*Brian K. Wilcox. 'a place for two (no. 1)'. Flickr
Buying an ice cream cone can be a very deep ritual.
Dainin Katagiri. Returning to Silence.
A bank teller spoke with me recently about coffee. She likes coffee. I like coffee. We like coffee. Her mother likes coffee, too. Her mother likes one particular brand of coffee from one particular place in town. The teller told me her mother travels each morning to that one place for that one particular brand of coffee.
Reflecting on this, I thought of this mother doing this as ritual. This gives structure to her life and more, joy. I imagine her each morning looking forward to her coffee, ordering it, the taste, the texture, the warmth, and the feel and handling of whatever she drinks her coffee from. Embodied, earthy ritual. This reminds me, "And the Word took on flesh," from the Gospel of John. Could the Word manifests in the joy of drinking coffee for this mother?
This somewhat like the late theologian Paul Tillich taught in saying faith is whatever we give ultimate meaning to. Ritual can be any act, any participation, whereby we sense meaning, even buying the same coffee from the same place daily. Or, as Dainin Katagiri observes, buying an ice cream. I assume he means more than buying it, the more also eating it.
So, ritual can be of a religion and, if not, can still be religious, meaning connecting us to the universal Life we share in together. Religion, after all, means "to rejoin, reconnect."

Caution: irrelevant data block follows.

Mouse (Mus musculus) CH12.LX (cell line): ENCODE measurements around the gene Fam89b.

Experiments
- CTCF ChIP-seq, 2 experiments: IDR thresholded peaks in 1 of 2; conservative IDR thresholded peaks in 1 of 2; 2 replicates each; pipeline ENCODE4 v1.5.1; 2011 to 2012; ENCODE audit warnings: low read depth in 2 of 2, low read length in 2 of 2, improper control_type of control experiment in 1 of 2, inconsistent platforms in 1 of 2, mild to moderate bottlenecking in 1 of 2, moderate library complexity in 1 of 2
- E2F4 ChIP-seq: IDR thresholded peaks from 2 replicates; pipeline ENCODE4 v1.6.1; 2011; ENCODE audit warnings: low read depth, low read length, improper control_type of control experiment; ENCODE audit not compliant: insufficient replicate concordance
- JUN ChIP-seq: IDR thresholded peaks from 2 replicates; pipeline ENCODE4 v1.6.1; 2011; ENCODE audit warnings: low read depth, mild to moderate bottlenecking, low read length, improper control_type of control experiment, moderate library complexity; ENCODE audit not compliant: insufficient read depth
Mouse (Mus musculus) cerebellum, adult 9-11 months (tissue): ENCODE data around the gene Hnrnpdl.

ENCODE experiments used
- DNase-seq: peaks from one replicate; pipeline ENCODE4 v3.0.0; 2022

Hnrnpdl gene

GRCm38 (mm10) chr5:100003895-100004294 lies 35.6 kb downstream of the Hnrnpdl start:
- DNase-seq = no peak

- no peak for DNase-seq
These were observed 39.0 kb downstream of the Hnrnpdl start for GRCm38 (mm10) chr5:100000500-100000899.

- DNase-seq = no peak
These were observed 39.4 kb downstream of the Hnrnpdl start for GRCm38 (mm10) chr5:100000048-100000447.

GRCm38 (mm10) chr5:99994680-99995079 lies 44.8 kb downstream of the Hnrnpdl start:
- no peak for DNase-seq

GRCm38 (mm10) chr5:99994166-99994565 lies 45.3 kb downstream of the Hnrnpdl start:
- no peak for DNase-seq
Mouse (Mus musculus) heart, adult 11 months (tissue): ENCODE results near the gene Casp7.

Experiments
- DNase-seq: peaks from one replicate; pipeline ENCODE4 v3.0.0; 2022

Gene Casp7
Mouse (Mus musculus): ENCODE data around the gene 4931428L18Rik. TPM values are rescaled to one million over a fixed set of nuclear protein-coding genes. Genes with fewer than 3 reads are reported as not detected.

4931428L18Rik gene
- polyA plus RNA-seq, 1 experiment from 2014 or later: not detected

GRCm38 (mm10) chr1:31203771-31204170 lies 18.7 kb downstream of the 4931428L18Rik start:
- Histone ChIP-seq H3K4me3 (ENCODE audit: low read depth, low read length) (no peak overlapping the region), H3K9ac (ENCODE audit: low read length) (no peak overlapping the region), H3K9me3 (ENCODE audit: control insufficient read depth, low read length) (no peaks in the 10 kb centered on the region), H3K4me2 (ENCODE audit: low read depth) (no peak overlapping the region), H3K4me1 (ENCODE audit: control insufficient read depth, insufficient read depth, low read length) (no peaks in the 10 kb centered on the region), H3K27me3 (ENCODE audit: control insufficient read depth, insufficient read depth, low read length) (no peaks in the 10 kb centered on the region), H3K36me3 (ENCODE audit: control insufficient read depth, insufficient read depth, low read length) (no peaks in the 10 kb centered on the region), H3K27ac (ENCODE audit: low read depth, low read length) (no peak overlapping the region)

Who can say that dear one having a ritual of coffee each morning is any less significant to her than the person who attends Eucharist? And could it be Eucharist for her is the embodiment of Grace in the rite of coffee? Could it be rituals are reminders any act wholeheartedly engaged can be, if we choose, a deep, meaningful way to enjoy and commune with Life?
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Today, I attended a Quaker Meeting. It is unprogrammed. We sat together in Silence. No speaker. No audible prayers. No songs. Somewhat like a group of Buddhists sitting in zazen, or sitting meditation, but not quite the same, after all, Quakerism is not Buddhism. Yet, sitting quietly, reverently, receptively can be an important ritual. The feel of the body sitting itself is part of that ritual, as well as the sight of others sitting quietly and listening to ones who sense guidance to share what they are receiving through listening in the Silence. And, for me, the entire trip, the Meeting itself, and the sharing on the way there and back home with a new acquaintance, all that was worship, was ritual, a holy communion, was a means to connect with the Word becoming flesh.
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And we may discover an even-deeper experience of ritual than most of us have been taught possible. That I am sharing in a ritual dissolves in simply the ritual happening, with no one doing it, self and the act one acting together. This means, one can be drawn through the ritual to below the ritual. And is this not what rituals, in religion or otherwise, are intended to do, anyway?
*Brian K. Wilcox. 'a place for two (no. 2)'. Flickr
(C) Brian K. Wilcox, 2019